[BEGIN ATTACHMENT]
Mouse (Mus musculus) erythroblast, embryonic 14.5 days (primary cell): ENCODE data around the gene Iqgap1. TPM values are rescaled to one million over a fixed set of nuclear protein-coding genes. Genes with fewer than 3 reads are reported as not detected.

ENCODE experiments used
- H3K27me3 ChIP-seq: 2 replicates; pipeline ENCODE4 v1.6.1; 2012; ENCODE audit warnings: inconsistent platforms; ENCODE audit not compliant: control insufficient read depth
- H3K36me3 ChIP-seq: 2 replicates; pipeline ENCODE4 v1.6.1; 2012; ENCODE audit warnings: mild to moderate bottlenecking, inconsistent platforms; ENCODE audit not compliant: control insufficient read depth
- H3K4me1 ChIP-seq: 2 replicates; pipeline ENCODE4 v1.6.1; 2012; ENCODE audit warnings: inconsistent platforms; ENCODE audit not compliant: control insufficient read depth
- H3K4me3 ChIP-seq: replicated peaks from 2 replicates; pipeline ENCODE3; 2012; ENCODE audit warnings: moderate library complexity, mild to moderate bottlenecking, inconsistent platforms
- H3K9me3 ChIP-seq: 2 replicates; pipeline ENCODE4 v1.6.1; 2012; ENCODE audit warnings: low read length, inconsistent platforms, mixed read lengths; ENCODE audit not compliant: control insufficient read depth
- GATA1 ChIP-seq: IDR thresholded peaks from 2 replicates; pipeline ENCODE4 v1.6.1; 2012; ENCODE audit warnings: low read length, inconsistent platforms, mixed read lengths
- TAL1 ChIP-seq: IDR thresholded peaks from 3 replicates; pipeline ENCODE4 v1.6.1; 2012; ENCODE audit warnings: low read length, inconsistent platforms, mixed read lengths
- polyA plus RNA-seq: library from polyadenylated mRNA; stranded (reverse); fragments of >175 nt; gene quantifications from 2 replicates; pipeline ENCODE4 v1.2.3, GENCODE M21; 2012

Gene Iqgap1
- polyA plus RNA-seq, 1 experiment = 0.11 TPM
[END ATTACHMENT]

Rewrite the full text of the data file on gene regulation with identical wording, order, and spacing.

Mouse (Mus musculus) erythroblast, embryonic 14.5 days (primary cell): ENCODE data around the gene Iqgap1. TPM values are rescaled to one million over a fixed set of nuclear protein-coding genes. Genes with fewer than 3 reads are reported as not detected.

ENCODE experiments used
- H3K27me3 ChIP-seq: 2 replicates; pipeline ENCODE4 v1.6.1; 2012; ENCODE audit warnings: inconsistent platforms; ENCODE audit not compliant: control insufficient read depth
- H3K36me3 ChIP-seq: 2 replicates; pipeline ENCODE4 v1.6.1; 2012; ENCODE audit warnings: mild to moderate bottlenecking, inconsistent platforms; ENCODE audit not compliant: control insufficient read depth
- H3K4me1 ChIP-seq: 2 replicates; pipeline ENCODE4 v1.6.1; 2012; ENCODE audit warnings: inconsistent platforms; ENCODE audit not compliant: control insufficient read depth
- H3K4me3 ChIP-seq: replicated peaks from 2 replicates; pipeline ENCODE3; 2012; ENCODE audit warnings: moderate library complexity, mild to moderate bottlenecking, inconsistent platforms
- H3K9me3 ChIP-seq: 2 replicates; pipeline ENCODE4 v1.6.1; 2012; ENCODE audit warnings: low read length, inconsistent platforms, mixed read lengths; ENCODE audit not compliant: control insufficient read depth
- GATA1 ChIP-seq: IDR thresholded peaks from 2 replicates; pipeline ENCODE4 v1.6.1; 2012; ENCODE audit warnings: low read length, inconsistent platforms, mixed read lengths
- TAL1 ChIP-seq: IDR thresholded peaks from 3 replicates; pipeline ENCODE4 v1.6.1; 2012; ENCODE audit warnings: low read length, inconsistent platforms, mixed read lengths
- polyA plus RNA-seq: library from polyadenylated mRNA; stranded (reverse); fragments of >175 nt; gene quantifications from 2 replicates; pipeline ENCODE4 v1.2.3, GENCODE M21; 2012

Gene Iqgap1
- polyA plus RNA-seq, 1 experiment = 0.11 TPM